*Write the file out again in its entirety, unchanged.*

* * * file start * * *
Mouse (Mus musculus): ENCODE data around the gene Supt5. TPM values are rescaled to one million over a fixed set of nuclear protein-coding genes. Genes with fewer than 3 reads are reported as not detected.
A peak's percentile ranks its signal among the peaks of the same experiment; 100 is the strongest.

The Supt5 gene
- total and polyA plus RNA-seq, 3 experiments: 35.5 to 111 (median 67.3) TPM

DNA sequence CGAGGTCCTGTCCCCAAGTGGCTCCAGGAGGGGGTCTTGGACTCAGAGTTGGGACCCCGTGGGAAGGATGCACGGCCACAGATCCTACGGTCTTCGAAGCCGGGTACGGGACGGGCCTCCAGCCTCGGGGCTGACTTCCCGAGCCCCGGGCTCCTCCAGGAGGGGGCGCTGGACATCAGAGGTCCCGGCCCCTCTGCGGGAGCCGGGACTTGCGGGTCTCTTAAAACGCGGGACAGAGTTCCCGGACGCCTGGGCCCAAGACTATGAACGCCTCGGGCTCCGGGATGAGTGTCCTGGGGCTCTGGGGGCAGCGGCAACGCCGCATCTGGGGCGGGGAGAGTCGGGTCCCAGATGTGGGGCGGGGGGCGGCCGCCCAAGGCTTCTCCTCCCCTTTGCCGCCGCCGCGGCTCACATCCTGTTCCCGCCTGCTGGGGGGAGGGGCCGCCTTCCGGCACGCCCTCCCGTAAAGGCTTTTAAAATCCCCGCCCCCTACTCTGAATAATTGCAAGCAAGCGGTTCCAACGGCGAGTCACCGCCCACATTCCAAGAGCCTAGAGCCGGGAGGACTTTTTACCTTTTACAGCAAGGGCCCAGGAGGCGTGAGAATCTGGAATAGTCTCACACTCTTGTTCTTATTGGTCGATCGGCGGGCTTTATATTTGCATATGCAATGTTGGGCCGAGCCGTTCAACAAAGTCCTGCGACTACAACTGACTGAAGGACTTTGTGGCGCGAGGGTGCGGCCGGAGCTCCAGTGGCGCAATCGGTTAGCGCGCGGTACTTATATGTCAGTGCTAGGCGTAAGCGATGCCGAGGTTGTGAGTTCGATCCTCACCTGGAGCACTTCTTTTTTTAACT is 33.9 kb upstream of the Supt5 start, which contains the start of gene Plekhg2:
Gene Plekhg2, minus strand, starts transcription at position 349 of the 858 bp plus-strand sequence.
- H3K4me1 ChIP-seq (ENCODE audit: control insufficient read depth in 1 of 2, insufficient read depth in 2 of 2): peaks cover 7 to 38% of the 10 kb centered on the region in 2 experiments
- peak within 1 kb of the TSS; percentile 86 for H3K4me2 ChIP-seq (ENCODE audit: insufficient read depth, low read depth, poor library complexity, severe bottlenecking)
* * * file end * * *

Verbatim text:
Mouse (Mus musculus): ENCODE data around the gene Supt5. TPM values are rescaled to one million over a fixed set of nuclear protein-coding genes. Genes with fewer than 3 reads are reported as not detected.
A peak's percentile ranks its signal among the peaks of the same experiment; 100 is the strongest.

The Supt5 gene
- total and polyA plus RNA-seq, 3 experiments: 35.5 to 111 (median 67.3) TPM

DNA sequence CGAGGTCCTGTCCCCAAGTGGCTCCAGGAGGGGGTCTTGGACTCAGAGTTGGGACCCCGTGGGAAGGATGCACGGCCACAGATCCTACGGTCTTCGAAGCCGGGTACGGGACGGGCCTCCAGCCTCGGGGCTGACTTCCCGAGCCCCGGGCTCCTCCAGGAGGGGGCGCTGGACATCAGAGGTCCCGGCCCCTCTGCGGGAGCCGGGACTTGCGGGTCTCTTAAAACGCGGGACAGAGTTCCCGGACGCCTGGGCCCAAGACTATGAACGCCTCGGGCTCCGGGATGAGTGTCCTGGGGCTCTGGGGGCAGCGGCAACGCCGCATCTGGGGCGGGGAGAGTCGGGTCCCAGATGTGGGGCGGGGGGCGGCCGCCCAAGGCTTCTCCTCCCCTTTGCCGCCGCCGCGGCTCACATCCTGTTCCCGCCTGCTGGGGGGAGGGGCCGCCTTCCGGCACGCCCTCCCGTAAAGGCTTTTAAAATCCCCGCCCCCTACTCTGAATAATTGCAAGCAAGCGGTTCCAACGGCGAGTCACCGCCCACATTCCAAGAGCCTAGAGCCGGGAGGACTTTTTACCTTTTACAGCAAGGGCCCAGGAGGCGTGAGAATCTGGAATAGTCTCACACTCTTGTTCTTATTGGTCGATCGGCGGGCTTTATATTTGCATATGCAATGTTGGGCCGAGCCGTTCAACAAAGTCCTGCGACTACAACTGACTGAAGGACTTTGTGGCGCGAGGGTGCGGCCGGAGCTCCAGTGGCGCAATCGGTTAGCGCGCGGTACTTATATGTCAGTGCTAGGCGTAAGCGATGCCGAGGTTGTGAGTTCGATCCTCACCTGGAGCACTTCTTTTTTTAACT is 33.9 kb upstream of the Supt5 start, which contains the start of gene Plekhg2:
Gene Plekhg2, minus strand, starts transcription at position 349 of the 858 bp plus-strand sequence.
- H3K4me1 ChIP-seq (ENCODE audit: control insufficient read depth in 1 of 2, insufficient read depth in 2 of 2): peaks cover 7 to 38% of the 10 kb centered on the region in 2 experiments
- peak within 1 kb of the TSS; percentile 86 for H3K4me2 ChIP-seq (ENCODE audit: insufficient read depth, low read depth, poor library complexity, severe bottlenecking)